Lark News, the Christian satire website, posted this humorous article about Missional churches:
Emergent leaders call for ‘missional re-understanding of Jesus-followership and Christ-focus imbued with passionate creativity and emotional authenticity,’ whatever that means:
CEDAR RAPIDS, Iowa — At a recent conference-like “gathering” of emergent church leaders, various factions sparred over competing visions for the future of the movement.
Leaders on one side called for “deepening and continuously beautiful efforts toward emotionally true self-divulgence and confession.” Other leaders countered with a call for “a theological re-purposing of our objective and subjective missionality within a framework of God-love.” Because few in attendance actually understood what either side meant, both ideas were tabled.
The sides did agree that emergent leaders should continue to take every opportunity to make casual, cool cultural references to popular television shows, movies and Internet phenomena to introduce quasi-intellectual spiritual points about the state of the American church.
They also pledged to maintain their reputation for being “more spiritually honest than the millions of people who attend institutionalized churches every week and blindly go along with the programs, sermons and mindset that make American Christianity the colossal failure it is today.”
After toasting themselves with various hyper-cool micro-brews, the audience adjourned to begin 7 and 8-hour theological bull sessions in their hotel rooms and local bars.
Conference organizers say they will meet again to do the same thing next year.
I laughed at this for several reasons.
The Mission of Emerging Leaders is Coining New Terms
I have read (and am reading) a lot of books by emerging church leaders, and it seems that when they don’t have a word to describe what they are trying to say, they just invent one. One term being thrown around today which is not mentioned in the satirical article above is “glocal” which refers to how Christians must be both global and local in their missional mindset.
There was a time about a year ago, when I thought that if I heard the word “missional” one more time, I was going to throw up. Now, I have somewhat resigned myself to the fact that it is a term that is going to stick, and to a large degree, I am trying to live “missionally.”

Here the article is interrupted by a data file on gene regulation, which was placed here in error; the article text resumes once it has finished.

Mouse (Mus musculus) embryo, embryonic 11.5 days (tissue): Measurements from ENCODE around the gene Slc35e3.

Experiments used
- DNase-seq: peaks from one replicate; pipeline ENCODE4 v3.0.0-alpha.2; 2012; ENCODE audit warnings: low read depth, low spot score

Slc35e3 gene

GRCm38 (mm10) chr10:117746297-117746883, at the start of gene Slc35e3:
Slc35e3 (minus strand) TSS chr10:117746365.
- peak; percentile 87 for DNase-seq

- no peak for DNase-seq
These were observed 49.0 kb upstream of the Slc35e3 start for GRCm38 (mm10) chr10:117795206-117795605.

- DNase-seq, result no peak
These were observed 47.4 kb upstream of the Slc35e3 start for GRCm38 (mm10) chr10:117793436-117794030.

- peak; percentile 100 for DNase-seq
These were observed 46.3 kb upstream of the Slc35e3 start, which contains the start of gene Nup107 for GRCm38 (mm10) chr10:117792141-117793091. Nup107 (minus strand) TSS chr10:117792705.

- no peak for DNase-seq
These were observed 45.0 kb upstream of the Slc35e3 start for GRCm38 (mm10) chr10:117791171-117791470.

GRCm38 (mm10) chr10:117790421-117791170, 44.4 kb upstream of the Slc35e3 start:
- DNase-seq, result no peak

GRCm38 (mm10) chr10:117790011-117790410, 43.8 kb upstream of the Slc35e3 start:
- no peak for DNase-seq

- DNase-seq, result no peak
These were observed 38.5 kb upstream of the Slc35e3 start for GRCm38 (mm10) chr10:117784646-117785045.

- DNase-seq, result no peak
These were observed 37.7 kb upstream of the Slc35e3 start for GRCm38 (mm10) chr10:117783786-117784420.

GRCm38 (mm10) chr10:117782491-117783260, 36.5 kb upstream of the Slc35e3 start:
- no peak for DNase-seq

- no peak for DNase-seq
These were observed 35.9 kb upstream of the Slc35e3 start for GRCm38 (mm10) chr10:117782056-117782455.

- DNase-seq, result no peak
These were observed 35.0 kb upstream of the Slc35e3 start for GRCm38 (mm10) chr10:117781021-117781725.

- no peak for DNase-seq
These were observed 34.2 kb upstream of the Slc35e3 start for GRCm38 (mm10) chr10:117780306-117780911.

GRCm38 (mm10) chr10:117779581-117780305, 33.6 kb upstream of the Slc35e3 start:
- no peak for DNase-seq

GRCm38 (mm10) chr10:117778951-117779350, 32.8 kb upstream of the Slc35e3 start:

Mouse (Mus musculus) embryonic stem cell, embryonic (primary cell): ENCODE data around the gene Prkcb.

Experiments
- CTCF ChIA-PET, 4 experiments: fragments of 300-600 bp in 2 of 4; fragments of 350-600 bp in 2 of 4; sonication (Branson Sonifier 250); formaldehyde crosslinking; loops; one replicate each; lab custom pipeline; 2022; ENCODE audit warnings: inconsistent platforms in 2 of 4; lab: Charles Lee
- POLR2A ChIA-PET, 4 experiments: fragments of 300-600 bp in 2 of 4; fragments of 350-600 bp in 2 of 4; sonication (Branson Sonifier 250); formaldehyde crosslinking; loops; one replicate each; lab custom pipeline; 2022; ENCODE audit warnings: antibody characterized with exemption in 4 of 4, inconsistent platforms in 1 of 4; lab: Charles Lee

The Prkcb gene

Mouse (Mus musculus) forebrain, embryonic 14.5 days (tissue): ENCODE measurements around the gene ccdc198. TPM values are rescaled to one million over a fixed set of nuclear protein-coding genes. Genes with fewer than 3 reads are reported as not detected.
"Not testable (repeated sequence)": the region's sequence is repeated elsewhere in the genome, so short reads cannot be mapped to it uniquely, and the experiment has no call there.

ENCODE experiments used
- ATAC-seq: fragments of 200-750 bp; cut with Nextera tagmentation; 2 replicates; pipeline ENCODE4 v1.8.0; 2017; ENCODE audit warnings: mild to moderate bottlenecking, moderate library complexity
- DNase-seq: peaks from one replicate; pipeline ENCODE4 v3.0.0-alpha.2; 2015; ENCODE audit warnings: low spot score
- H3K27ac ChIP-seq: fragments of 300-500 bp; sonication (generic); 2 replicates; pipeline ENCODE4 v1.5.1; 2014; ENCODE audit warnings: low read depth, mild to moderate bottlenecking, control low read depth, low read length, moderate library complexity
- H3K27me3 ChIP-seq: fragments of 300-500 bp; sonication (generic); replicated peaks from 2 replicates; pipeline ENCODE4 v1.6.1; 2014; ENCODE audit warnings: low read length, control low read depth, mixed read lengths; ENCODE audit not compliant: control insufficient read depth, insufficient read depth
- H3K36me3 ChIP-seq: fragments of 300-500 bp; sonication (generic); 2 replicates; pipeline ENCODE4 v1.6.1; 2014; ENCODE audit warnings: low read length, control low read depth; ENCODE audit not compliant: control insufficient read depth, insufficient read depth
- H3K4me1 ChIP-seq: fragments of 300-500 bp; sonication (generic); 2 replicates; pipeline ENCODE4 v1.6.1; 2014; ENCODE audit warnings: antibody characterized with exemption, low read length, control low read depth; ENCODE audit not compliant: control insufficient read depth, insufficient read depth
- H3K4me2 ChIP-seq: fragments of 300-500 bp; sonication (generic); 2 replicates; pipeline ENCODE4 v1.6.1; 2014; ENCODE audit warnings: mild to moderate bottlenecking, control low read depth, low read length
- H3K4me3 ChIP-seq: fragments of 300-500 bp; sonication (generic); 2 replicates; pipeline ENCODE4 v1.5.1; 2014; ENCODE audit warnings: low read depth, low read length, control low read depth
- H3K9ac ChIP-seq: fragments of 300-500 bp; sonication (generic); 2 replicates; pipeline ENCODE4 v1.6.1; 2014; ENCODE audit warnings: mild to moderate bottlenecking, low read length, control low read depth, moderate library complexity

One term that still gets me queasy, however, is “Imago Dei.” It’s Latin for “Image of God,” which I don’t mind at all. My question is, “Why use Latin, when the English is just fine?” There is only one reason I can think of: “Imago Dei” sounds smarter and cooler.
Emerging Church Isn’t so Relevant After All
The terminology of the Emerging Church brings up the second reason I found the Lark article funny.
One of the criticisms leveled at traditional churches by the “emergent/emerging” crowd is that they use too much technical language, theological terms, and Christian jargon that nobody understands. They say we should root out of our vocabulary words like “justification, sanctification, glorification, dispensationalism, eschatology” and other similar terms.
But ironically, they have gone and created their own vocabulary that nobody understands except those who are “in.” And yet, people who are excited and intrigued by what the emerging/emergent churches are doing are willing to learn the terminology and begin using it themselves.
You know what this means? Getting our message heard is not about weeding out tricky terminology. It’s speaking and writing with a passion and excitement so that others are not only willing to listen, but also to learn and adopt the language.
Look at text messaging as an example. Text messengers have developed their own entire language. I understand very little of it, but those who want to communicate with other cellphone users have learned the language and terms and created their own sub-culture. To see what I mean, check out this list of texting acronyms.
So can you use words like justification and sanctification? Sure! These words are more Biblical than words like “missional,” “emerging,” and “glocal.” But whatever terminology you use, don’t speak and write in a way that is dispassionate and cold toward God, His Word, and all those in the world who are seeking direction (whether believers or unbelievers). While we want to be as clear as possible, if you use terminology that people don’t understand, they will try to learn that terminology if they catch your passion and vision.
In other words, if you cast a vision you are passionate about, people will follow, even if you use words like “glocal,” “imago dei,” “missional,” and “justification.”
And just in case you don’t know what “missional” means, here is some explanation. In a recent article, Brad Brisco shows how impossible this is. Missional is a whole new way of doing church. Here is an excerpt:
Despite the fact that missional language has been in use for at least a quarter of a century, it is being applied today in a wide variety of ways. Unfortunately, many times resulting in confusion. Some view missional as the latest church growth strategy, or a better way of doing church evangelism. Others see missional as a means to mobilize church members to do missions more effectively. While still others believe missional is simply the latest Christian fad that will soon pass when the next trendy topic comes along.
I would argue that those who believe missional is merely an add-on to current church activities, or perhaps even a passing craze prevalent only among church leaders, have simply not fully grasped the magnitude of the missional conversation. While it may sound like hyperbole; the move towards missional involves no less than a complete and thorough recalibration of the form and function of the church of Jesus.
In other words … do you want to be truly “missional”? Great! Just talk like other people and use words that everyone understands. Speak to be clear; not to be cool.